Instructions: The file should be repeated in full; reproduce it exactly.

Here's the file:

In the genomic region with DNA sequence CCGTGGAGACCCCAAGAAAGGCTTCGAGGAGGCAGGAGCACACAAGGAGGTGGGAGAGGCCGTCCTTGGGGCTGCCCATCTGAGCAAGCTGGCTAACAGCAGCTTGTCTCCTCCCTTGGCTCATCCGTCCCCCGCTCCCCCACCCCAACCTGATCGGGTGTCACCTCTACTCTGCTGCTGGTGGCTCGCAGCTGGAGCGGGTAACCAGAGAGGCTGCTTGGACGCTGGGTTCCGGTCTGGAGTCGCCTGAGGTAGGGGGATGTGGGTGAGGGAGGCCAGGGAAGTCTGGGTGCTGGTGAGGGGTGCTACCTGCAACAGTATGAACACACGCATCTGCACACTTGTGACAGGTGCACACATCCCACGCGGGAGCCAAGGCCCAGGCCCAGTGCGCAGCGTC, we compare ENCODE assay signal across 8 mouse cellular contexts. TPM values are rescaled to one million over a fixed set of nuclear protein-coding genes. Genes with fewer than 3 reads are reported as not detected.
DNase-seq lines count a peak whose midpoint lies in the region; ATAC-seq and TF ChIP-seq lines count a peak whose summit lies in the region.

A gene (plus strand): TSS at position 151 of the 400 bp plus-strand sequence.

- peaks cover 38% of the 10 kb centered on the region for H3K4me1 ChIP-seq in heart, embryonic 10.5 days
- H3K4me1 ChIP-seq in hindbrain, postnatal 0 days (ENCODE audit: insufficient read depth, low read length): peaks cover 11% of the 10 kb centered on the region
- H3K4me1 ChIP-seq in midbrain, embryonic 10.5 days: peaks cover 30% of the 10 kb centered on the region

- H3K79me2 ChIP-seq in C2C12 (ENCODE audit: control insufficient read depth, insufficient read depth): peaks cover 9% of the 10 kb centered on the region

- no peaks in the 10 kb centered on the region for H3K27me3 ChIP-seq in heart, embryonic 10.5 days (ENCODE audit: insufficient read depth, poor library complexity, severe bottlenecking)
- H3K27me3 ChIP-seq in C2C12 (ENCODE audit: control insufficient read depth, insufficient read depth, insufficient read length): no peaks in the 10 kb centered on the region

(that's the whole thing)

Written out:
In the genomic region with DNA sequence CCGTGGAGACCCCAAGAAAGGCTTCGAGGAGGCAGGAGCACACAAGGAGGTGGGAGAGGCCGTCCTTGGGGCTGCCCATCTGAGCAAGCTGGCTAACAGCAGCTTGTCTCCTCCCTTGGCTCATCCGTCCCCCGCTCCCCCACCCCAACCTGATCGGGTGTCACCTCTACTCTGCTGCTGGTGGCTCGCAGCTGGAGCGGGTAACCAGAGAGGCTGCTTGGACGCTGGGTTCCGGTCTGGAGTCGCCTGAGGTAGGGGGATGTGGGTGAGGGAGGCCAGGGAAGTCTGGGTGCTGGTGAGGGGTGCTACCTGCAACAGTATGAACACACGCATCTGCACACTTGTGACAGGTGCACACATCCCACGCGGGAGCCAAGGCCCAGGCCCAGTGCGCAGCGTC, we compare ENCODE assay signal across 8 mouse cellular contexts. TPM values are rescaled to one million over a fixed set of nuclear protein-coding genes. Genes with fewer than 3 reads are reported as not detected.
DNase-seq lines count a peak whose midpoint lies in the region; ATAC-seq and TF ChIP-seq lines count a peak whose summit lies in the region.

A gene (plus strand): TSS at position 151 of the 400 bp plus-strand sequence.

- peaks cover 38% of the 10 kb centered on the region for H3K4me1 ChIP-seq in heart, embryonic 10.5 days
- H3K4me1 ChIP-seq in hindbrain, postnatal 0 days (ENCODE audit: insufficient read depth, low read length): peaks cover 11% of the 10 kb centered on the region
- H3K4me1 ChIP-seq in midbrain, embryonic 10.5 days: peaks cover 30% of the 10 kb centered on the region

- H3K79me2 ChIP-seq in C2C12 (ENCODE audit: control insufficient read depth, insufficient read depth): peaks cover 9% of the 10 kb centered on the region

- no peaks in the 10 kb centered on the region for H3K27me3 ChIP-seq in heart, embryonic 10.5 days (ENCODE audit: insufficient read depth, poor library complexity, severe bottlenecking)
- H3K27me3 ChIP-seq in C2C12 (ENCODE audit: control insufficient read depth, insufficient read depth, insufficient read length): no peaks in the 10 kb centered on the region